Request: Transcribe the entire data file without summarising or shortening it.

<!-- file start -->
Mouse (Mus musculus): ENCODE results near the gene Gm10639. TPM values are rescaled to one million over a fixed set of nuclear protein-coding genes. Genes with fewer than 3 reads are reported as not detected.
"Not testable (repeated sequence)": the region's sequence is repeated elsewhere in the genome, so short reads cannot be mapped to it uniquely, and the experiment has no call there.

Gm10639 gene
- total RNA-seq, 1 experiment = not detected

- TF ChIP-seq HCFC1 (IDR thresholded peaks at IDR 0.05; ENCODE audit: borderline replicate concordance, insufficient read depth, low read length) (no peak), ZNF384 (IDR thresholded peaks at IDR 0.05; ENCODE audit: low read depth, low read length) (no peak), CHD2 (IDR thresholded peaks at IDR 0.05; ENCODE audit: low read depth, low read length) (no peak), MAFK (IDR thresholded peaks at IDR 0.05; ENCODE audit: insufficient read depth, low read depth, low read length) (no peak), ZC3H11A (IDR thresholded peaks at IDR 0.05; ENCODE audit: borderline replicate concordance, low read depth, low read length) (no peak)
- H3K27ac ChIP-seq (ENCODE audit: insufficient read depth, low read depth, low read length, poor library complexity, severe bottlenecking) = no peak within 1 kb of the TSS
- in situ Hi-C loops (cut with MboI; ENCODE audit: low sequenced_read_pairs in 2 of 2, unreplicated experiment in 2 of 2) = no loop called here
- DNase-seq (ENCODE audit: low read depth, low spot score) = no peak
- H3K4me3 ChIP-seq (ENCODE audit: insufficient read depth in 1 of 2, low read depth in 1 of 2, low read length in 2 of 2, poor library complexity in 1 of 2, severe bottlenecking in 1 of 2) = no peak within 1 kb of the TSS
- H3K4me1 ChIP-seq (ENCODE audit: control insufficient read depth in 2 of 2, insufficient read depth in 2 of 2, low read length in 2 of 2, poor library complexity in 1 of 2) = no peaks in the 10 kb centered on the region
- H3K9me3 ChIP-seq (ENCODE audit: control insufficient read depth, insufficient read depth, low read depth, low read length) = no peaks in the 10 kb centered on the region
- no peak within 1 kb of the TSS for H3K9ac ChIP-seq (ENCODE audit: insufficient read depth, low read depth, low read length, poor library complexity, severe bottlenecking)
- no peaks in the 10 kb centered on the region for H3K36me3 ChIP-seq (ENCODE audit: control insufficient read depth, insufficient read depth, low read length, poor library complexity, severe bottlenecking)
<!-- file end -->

Mouse (Mus musculus): ENCODE results near the gene Gm10639. TPM values are rescaled to one million over a fixed set of nuclear protein-coding genes. Genes with fewer than 3 reads are reported as not detected.
"Not testable (repeated sequence)": the region's sequence is repeated elsewhere in the genome, so short reads cannot be mapped to it uniquely, and the experiment has no call there.

Gm10639 gene
- total RNA-seq, 1 experiment = not detected

- TF ChIP-seq HCFC1 (IDR thresholded peaks at IDR 0.05; ENCODE audit: borderline replicate concordance, insufficient read depth, low read length) (no peak), ZNF384 (IDR thresholded peaks at IDR 0.05; ENCODE audit: low read depth, low read length) (no peak), CHD2 (IDR thresholded peaks at IDR 0.05; ENCODE audit: low read depth, low read length) (no peak), MAFK (IDR thresholded peaks at IDR 0.05; ENCODE audit: insufficient read depth, low read depth, low read length) (no peak), ZC3H11A (IDR thresholded peaks at IDR 0.05; ENCODE audit: borderline replicate concordance, low read depth, low read length) (no peak)
- H3K27ac ChIP-seq (ENCODE audit: insufficient read depth, low read depth, low read length, poor library complexity, severe bottlenecking) = no peak within 1 kb of the TSS
- in situ Hi-C loops (cut with MboI; ENCODE audit: low sequenced_read_pairs in 2 of 2, unreplicated experiment in 2 of 2) = no loop called here
- DNase-seq (ENCODE audit: low read depth, low spot score) = no peak
- H3K4me3 ChIP-seq (ENCODE audit: insufficient read depth in 1 of 2, low read depth in 1 of 2, low read length in 2 of 2, poor library complexity in 1 of 2, severe bottlenecking in 1 of 2) = no peak within 1 kb of the TSS
- H3K4me1 ChIP-seq (ENCODE audit: control insufficient read depth in 2 of 2, insufficient read depth in 2 of 2, low read length in 2 of 2, poor library complexity in 1 of 2) = no peaks in the 10 kb centered on the region
- H3K9me3 ChIP-seq (ENCODE audit: control insufficient read depth, insufficient read depth, low read depth, low read length) = no peaks in the 10 kb centered on the region
- no peak within 1 kb of the TSS for H3K9ac ChIP-seq (ENCODE audit: insufficient read depth, low read depth, low read length, poor library complexity, severe bottlenecking)
- no peaks in the 10 kb centered on the region for H3K36me3 ChIP-seq (ENCODE audit: control insufficient read depth, insufficient read depth, low read length, poor library complexity, severe bottlenecking)